A small group is typically one where the collection of people is small enough that all members of the group know each other and share simultaneous interaction, such as a nuclear family, a dyad, or a triad. Georg Simmel wrote extensively about the difference between a dyad, or two-member group, and a triad, which is a three-member group. In the former, if one person withdraws, the group can no longer exist. We can think of a divorce, which effectively ends the “group” of the married couple or of two best friends never speaking again. In a triad, however, the dynamic is quite different. If one person withdraws, the group lives on. A triad has a different set of relationships. If there are three in the group, two-against-one dynamics can develop, and a majority opinion may form on any issue.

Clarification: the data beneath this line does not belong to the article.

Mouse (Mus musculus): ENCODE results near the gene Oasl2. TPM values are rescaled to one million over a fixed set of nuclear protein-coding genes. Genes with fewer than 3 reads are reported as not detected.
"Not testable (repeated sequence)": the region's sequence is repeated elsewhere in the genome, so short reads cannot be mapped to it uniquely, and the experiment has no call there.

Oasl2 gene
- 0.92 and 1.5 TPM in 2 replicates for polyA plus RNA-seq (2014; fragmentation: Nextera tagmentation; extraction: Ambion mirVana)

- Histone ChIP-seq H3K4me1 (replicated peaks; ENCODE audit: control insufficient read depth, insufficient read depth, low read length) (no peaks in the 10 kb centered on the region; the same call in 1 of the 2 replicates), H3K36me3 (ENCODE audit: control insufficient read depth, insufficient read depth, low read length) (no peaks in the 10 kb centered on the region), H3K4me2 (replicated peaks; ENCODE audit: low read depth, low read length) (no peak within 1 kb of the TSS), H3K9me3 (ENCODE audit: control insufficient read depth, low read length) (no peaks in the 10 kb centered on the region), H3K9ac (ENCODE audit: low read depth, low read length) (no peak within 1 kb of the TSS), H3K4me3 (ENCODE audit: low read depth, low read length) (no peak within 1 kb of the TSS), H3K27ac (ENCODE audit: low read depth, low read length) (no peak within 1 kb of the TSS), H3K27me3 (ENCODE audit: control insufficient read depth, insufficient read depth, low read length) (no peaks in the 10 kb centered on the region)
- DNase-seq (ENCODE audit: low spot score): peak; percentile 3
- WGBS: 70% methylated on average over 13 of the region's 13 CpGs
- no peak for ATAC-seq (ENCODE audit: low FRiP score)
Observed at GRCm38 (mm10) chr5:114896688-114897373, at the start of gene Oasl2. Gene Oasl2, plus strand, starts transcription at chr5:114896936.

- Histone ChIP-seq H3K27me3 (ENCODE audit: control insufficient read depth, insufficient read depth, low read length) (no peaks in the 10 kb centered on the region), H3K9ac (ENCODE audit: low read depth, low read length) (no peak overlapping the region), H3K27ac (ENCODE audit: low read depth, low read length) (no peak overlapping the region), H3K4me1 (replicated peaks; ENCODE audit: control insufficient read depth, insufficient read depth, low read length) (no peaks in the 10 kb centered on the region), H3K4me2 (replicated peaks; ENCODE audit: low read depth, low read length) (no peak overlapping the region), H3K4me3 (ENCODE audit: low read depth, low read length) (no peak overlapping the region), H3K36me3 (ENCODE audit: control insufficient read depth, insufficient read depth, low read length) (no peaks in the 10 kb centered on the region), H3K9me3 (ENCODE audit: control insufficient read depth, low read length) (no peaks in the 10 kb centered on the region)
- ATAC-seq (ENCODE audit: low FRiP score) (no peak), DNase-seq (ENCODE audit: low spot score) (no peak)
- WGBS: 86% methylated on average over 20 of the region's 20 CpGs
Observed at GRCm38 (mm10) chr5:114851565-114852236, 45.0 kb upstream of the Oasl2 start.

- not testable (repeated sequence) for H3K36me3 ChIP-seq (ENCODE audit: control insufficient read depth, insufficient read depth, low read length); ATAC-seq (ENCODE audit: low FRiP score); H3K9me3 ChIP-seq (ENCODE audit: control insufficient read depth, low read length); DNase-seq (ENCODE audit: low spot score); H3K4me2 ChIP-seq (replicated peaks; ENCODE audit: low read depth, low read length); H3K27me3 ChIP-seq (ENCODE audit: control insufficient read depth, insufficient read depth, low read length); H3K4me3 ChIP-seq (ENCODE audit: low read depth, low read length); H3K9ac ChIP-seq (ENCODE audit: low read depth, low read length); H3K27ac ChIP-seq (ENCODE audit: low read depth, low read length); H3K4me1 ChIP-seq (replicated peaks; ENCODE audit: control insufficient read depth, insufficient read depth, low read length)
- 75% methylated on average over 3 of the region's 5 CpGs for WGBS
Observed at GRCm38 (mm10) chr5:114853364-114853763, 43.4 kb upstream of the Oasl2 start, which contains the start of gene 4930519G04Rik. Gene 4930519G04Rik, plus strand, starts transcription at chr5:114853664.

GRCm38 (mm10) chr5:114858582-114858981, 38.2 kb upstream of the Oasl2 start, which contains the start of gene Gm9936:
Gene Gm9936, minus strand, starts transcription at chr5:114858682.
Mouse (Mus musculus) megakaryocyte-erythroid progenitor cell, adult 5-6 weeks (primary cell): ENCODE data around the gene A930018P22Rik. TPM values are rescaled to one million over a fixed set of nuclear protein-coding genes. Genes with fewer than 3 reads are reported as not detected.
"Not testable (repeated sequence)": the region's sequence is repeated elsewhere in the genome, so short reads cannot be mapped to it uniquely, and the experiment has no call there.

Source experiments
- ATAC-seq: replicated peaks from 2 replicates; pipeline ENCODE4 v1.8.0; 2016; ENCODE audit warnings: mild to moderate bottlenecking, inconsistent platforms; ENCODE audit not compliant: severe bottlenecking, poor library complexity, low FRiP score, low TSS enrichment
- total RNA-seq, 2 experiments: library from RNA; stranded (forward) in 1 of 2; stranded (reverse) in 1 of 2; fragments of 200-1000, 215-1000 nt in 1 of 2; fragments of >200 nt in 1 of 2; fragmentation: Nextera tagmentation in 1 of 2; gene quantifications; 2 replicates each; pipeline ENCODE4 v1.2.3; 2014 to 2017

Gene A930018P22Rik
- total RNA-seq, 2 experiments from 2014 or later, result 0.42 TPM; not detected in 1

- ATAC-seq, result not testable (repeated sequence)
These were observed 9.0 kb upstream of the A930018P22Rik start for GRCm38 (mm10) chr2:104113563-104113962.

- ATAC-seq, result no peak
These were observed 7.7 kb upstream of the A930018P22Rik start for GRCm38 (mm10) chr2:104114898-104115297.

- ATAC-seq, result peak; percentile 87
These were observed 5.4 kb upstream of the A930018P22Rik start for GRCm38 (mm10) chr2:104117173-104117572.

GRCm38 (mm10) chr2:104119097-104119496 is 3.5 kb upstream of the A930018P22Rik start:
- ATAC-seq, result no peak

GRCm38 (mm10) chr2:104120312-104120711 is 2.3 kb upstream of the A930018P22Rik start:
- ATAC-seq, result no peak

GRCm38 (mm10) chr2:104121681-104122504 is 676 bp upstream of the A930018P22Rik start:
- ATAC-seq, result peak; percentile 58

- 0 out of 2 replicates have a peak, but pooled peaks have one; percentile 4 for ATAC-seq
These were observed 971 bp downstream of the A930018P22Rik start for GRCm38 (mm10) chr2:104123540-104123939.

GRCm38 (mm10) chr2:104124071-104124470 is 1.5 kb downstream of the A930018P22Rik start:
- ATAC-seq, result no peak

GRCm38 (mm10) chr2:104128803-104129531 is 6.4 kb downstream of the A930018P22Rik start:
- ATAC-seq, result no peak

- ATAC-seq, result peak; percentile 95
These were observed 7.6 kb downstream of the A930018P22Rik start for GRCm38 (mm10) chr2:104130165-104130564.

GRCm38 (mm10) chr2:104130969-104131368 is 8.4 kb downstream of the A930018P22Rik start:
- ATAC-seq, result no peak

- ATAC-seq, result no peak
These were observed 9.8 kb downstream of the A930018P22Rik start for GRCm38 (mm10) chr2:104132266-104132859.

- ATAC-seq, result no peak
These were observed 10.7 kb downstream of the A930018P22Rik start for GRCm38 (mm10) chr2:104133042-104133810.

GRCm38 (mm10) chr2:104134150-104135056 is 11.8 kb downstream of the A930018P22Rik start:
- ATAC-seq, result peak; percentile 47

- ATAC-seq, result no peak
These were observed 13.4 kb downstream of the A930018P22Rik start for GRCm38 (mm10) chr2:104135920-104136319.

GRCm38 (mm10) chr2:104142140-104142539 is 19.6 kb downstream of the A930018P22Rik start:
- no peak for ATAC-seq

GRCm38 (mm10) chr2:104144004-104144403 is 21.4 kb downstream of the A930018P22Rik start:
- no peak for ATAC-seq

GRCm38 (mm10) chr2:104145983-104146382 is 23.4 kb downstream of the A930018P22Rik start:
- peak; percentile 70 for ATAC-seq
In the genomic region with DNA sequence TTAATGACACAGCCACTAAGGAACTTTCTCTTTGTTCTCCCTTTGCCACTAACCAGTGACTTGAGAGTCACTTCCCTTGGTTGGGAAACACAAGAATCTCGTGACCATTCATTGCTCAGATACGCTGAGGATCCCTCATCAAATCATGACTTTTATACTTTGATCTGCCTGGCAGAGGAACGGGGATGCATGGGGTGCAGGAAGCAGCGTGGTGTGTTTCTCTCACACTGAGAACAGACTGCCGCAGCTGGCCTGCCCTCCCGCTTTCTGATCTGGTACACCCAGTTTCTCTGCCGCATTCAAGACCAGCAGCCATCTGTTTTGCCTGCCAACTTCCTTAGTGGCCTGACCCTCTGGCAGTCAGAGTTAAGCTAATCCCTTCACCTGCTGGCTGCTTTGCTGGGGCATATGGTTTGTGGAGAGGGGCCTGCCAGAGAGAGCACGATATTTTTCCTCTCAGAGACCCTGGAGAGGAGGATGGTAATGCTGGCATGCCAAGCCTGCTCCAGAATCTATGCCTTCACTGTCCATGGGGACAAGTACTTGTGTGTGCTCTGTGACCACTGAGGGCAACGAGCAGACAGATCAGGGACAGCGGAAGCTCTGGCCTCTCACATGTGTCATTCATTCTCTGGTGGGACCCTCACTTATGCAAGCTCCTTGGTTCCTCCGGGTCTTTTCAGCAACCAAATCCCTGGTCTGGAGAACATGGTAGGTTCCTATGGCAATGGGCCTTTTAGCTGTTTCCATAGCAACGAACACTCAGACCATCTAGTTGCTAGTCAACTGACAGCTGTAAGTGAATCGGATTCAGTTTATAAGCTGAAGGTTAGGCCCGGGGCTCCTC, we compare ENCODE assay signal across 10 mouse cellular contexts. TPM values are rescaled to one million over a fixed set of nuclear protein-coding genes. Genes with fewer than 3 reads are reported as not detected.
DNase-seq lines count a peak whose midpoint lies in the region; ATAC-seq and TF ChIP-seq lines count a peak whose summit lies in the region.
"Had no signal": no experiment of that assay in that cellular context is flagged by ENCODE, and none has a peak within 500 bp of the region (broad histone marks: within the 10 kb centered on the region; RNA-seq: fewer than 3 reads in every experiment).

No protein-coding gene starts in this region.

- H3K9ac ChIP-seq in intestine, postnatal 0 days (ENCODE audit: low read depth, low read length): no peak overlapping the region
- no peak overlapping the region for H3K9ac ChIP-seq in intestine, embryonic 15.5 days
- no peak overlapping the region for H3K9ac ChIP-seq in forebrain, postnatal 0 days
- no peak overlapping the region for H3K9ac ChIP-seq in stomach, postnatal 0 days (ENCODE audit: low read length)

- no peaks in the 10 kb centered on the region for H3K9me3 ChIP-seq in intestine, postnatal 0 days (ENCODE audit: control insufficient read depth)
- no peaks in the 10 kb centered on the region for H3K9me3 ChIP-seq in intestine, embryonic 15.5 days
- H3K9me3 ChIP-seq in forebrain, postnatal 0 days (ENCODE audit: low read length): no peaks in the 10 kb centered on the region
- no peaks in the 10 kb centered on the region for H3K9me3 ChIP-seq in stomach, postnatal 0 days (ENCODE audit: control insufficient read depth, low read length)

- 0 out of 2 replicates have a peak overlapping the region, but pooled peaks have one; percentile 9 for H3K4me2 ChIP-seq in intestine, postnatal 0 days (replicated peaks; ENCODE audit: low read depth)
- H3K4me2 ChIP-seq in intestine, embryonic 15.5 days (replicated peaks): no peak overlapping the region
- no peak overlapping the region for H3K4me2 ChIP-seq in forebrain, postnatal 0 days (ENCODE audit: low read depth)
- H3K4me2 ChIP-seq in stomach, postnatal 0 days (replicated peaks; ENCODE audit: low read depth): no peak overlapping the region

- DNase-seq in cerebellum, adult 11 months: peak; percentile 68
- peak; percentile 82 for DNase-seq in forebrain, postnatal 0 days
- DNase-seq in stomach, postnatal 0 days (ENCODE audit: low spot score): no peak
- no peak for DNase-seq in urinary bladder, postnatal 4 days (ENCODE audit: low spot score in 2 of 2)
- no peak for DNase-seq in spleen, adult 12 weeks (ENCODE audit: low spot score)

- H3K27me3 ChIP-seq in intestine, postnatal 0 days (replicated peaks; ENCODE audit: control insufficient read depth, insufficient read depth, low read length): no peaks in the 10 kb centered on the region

Small groups generally have strong internal cohesiveness and a sense of connection. Small groups may face challenges when trying to achieve large goals. They can struggle to be heard or to be a force for change if they are pushing against larger groups.
It is difficult to define exactly when a small group becomes a large group. Perhaps it occurs when one group grows so large that there are too many people to join in a simultaneous discussion. Sometimes it occurs when a group joins with other groups as part of a movement. These larger groups may share a geographic space, such as a fraternity or sorority on the same campus, or they might be spread out around the globe. The larger the group, the more attention it can garner, and the more pressure members can put toward whatever goal they wish to achieve. At the same time, the larger the group becomes, the more the risk grows for division and lack of cohesion.